In the 16th and 17th centuries there was a mania in Europe for collecting curios from all over the world being newly opened up by the great age of exploration. The collections were made by anyone with a bit of money, and a great collection of international junk and antique curios were a bit of a status symbol; most gentlemen with any pretence at erudition had a cabinet of curiosities or wunderkammer. Eventually these eclectic and peculiar collections were rationalised and the collectors became scientists and specialists.
John Tradescant the Elder (1570s to 1638) was a garden designer to the aristocracy and evenually King made him Keeper of his Majesty's Gardens, Vines, and Silkworms at Oatlands Palace in Surrey. His trips to Russia and North Africa netted him some great curios for his personal collection and botanical garden at Turret House on Walberswick Street in Lambeth in South London, just down the road from the Bear Pit and Playhouse on Bankside.
In 1642 his son, John Tradescant the Younger, still keeps the collection and has added to it, travelling to Virginia to acquire new plants and Native American artefacts. Though he inherited his father's position as Royal Gardener he has stayed in Parliamentarian London to keep an eye on it.
Eventually the Tradescant collection would be acquired by Elias Ashmole under dubious circumstances and forms the foundation of the Ashmolean Museum in Oxford. But in 1642 gentlemen of quality could get invitations to view the miscellaneous mess at Tradescant's house and garden called the Musaeum Tradescantianum, or 'The Ark'.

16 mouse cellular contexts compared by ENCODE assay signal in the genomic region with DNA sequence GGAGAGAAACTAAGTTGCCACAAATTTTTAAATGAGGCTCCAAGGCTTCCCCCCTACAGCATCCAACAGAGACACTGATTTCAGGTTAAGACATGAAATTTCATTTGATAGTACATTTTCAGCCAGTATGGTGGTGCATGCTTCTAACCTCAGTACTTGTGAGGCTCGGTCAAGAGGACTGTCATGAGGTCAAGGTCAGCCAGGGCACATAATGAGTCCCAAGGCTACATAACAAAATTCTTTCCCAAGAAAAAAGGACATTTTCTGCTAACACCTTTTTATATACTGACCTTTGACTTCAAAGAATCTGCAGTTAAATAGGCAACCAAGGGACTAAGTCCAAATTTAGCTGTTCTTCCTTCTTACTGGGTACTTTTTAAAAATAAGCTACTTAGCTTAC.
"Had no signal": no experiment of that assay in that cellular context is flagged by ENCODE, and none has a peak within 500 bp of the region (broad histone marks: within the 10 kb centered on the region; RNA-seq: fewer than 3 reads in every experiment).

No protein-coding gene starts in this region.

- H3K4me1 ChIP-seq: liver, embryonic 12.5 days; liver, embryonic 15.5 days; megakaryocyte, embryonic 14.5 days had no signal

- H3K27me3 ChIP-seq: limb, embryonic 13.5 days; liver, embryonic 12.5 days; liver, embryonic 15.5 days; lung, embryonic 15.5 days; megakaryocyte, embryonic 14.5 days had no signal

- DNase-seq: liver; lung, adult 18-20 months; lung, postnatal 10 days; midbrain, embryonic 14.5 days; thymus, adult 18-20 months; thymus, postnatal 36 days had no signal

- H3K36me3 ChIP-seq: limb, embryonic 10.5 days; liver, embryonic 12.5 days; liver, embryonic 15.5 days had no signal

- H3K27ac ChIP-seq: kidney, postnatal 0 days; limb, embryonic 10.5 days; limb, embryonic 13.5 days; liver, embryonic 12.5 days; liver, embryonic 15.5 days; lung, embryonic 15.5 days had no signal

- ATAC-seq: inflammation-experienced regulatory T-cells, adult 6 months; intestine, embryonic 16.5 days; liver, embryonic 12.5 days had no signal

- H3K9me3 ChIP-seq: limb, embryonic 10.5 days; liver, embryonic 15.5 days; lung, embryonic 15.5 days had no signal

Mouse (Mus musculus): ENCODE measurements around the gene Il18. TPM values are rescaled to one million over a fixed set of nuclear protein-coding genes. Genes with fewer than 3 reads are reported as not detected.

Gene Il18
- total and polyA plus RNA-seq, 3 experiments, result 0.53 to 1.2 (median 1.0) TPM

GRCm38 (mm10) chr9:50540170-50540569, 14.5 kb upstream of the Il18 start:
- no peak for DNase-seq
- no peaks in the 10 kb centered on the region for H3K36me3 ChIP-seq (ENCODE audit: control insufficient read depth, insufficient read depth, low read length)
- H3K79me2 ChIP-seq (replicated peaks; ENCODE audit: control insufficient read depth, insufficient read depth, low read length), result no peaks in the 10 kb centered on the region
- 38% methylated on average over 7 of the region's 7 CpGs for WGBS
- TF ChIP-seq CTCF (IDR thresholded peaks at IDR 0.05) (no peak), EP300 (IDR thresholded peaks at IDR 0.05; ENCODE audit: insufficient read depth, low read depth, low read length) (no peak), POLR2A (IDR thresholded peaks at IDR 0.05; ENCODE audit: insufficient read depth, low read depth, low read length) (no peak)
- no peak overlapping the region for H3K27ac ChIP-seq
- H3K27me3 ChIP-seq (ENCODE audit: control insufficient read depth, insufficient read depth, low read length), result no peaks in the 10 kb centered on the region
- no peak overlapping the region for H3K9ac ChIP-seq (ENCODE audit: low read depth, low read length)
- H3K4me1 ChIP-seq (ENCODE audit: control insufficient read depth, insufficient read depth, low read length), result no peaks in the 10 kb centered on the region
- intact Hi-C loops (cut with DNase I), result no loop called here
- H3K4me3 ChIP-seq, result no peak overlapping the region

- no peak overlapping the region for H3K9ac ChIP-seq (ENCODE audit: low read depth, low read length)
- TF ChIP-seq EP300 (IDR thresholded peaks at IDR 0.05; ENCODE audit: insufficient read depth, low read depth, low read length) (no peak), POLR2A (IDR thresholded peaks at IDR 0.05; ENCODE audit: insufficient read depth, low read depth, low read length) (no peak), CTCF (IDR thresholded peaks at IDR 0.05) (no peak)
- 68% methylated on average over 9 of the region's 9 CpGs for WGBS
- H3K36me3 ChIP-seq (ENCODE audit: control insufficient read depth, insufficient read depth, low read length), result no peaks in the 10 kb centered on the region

Despite the outbreak of the English Civil War Tradescant is always on the look out for new peculiar wonders and will pay good money for something unique, historical or maybe a little macabre. Needless to say, there a few objects that are actually magical, not that Tradescant knows it, though he has protected his house with Witchmarks to put off pilfering magicians, and he employs a couple of burly and well armed footmen.
Some objects from the Musaeum TradescantiumThese may be real, fake, genuinely magical or just reputedly so...
The Stone Princess – an actual lithopedion, a fetus that died before birth and became calcified in the womb. Allegedly the unborn spirit of the stone baby can be spoken to by witches and can impart secrets of heaven from which all human souls emanate before they inhabit their shells of earthly flesh, and which all forget in the trauma of birth. This one (it is whispered) was removed from the body of 'Bloody' Mary Tudor, Queen of England, who claimed to be pregnant for years but never gave birth. If it is alive it has a better claim on the English throne than the upstart Stuarts, though Tradescant suspects that it may have inherited its mother's Catholicism.
|Made and sold by Brown Fido on Etsy!|
|A still from Lair of the White Worm, dir. Ken Russell. Watch it!|
|From Image Arcade|
|From www.ashmolean.org, can be seen in the Ashmolean Museum in Oxford|
The Mantle of Powhatan – Powhatan was the father of Pocahontas, a Native American girl who created quite a stir when she visited London in 1616. Anyone familiar with the Tsenacommacah of Virginia will recognise it as a ceremonial wall hanging, not a mantle or cloak, and has a simple design of a human figure flanked by two deer against a pattern of circles, all made by sewing shells to a piece of deer hide. Tredescant acquired it in Virginia, he says he bought it from Opechanacough, Powhatan's successor as paramount chief of Tsenacommacah, but those who know of him might realise this is unlikely as he hates the English with a passion and was responsible for the massacre of 1622 when a third of the colonists in Virginia were killed in a surprise attack in the James River valley. Tradescant also has a bottle of poisoned whiskey from the batch Dr John Potts used to kill 200 Tsenacommacah at a 'peace feast' in Jamestown in 1625.